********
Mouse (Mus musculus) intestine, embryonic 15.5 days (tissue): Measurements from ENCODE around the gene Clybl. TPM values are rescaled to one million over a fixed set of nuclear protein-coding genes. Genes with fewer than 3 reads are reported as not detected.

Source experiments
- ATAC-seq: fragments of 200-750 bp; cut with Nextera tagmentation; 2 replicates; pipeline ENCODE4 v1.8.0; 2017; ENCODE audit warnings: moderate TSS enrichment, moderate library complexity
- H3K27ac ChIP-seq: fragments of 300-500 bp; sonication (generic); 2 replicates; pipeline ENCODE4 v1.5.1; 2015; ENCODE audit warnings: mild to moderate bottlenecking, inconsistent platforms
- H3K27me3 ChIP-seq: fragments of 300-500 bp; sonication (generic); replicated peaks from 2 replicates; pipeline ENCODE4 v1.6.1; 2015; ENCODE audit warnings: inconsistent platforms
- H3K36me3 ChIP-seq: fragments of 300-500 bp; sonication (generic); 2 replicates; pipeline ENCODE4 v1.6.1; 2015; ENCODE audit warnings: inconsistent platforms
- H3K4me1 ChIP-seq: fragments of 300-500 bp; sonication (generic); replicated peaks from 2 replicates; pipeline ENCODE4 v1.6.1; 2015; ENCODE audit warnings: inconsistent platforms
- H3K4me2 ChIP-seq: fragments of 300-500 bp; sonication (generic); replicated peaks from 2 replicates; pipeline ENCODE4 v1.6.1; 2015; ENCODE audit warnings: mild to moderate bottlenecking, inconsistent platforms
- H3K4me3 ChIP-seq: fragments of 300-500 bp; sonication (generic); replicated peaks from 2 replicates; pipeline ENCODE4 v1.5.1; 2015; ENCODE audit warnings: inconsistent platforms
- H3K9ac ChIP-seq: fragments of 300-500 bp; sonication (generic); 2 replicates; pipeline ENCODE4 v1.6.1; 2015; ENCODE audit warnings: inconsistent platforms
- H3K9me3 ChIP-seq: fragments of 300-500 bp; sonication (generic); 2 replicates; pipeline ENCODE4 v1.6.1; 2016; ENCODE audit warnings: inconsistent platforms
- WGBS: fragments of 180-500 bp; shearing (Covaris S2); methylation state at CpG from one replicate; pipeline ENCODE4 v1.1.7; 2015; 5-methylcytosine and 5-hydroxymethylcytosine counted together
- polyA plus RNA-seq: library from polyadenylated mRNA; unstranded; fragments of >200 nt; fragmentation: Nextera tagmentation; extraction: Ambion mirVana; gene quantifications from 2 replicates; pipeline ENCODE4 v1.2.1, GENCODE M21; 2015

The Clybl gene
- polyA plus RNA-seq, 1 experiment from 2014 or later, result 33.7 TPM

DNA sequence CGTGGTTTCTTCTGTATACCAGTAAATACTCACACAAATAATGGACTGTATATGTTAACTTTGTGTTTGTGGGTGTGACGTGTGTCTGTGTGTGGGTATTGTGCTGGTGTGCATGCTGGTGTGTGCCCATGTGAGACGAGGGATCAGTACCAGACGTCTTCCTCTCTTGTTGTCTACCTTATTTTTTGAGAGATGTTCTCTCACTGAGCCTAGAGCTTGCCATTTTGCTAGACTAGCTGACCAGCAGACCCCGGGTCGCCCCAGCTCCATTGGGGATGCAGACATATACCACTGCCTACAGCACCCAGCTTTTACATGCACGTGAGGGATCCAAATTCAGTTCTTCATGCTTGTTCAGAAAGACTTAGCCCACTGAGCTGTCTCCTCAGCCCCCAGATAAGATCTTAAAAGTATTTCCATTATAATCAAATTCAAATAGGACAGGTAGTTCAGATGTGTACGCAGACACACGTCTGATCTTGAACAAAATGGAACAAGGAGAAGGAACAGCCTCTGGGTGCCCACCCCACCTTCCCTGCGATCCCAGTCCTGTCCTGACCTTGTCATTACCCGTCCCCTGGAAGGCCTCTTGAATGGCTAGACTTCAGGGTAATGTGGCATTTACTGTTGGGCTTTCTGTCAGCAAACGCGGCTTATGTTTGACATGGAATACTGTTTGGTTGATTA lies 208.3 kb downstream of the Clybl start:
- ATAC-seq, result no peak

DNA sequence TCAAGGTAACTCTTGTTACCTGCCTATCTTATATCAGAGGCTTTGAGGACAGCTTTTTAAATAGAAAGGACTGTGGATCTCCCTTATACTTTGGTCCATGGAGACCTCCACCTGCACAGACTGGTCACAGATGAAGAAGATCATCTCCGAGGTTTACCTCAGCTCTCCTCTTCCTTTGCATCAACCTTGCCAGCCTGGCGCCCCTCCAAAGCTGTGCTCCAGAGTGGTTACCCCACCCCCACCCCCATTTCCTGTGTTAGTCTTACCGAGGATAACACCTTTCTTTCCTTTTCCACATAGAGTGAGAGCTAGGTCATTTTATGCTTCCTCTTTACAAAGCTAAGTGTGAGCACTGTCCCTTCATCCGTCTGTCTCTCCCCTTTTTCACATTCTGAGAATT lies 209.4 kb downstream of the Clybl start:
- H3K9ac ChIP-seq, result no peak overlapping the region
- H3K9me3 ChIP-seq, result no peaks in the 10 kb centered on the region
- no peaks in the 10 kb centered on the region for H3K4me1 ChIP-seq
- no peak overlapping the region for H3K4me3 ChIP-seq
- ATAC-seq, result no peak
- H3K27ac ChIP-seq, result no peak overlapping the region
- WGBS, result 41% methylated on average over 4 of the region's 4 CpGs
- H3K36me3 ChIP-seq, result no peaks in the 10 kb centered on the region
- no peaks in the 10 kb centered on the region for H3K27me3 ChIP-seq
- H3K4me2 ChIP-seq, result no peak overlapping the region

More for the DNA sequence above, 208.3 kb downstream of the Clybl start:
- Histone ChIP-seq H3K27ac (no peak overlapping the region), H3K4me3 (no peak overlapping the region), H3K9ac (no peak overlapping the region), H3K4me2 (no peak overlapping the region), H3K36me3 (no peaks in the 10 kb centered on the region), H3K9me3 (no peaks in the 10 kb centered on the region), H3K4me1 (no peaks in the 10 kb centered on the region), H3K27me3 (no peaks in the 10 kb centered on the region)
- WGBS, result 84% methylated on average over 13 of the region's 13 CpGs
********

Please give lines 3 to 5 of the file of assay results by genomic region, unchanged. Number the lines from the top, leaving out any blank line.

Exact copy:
- ATAC-seq: fragments of 200-750 bp; cut with Nextera tagmentation; 2 replicates; pipeline ENCODE4 v1.8.0; 2017; ENCODE audit warnings: moderate TSS enrichment, moderate library complexity
- H3K27ac ChIP-seq: fragments of 300-500 bp; sonication (generic); 2 replicates; pipeline ENCODE4 v1.5.1; 2015; ENCODE audit warnings: mild to moderate bottlenecking, inconsistent platforms
- H3K27me3 ChIP-seq: fragments of 300-500 bp; sonication (generic); replicated peaks from 2 replicates; pipeline ENCODE4 v1.6.1; 2015; ENCODE audit warnings: inconsistent platforms